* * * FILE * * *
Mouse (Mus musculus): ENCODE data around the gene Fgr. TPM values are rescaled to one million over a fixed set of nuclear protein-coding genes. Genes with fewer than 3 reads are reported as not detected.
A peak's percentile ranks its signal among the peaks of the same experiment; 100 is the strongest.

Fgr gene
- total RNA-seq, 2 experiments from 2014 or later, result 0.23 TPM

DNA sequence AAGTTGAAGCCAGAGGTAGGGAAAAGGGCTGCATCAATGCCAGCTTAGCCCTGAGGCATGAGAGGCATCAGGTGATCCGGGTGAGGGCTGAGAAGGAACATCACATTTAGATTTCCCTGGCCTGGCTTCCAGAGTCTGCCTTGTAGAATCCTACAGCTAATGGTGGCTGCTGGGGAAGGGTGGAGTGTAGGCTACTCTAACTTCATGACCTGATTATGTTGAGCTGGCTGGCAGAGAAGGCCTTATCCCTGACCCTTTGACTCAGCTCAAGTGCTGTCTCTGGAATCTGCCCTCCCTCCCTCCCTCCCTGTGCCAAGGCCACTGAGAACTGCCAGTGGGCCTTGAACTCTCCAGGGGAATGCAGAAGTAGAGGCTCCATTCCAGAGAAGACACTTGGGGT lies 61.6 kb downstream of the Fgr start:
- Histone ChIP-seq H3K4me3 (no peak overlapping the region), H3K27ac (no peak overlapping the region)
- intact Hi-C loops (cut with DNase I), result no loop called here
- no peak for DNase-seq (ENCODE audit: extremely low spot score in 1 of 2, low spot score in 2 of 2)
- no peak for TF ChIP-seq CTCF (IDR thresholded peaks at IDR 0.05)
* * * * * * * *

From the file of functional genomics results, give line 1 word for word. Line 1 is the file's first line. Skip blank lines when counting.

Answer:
Mouse (Mus musculus): ENCODE data around the gene Fgr. TPM values are rescaled to one million over a fixed set of nuclear protein-coding genes. Genes with fewer than 3 reads are reported as not detected.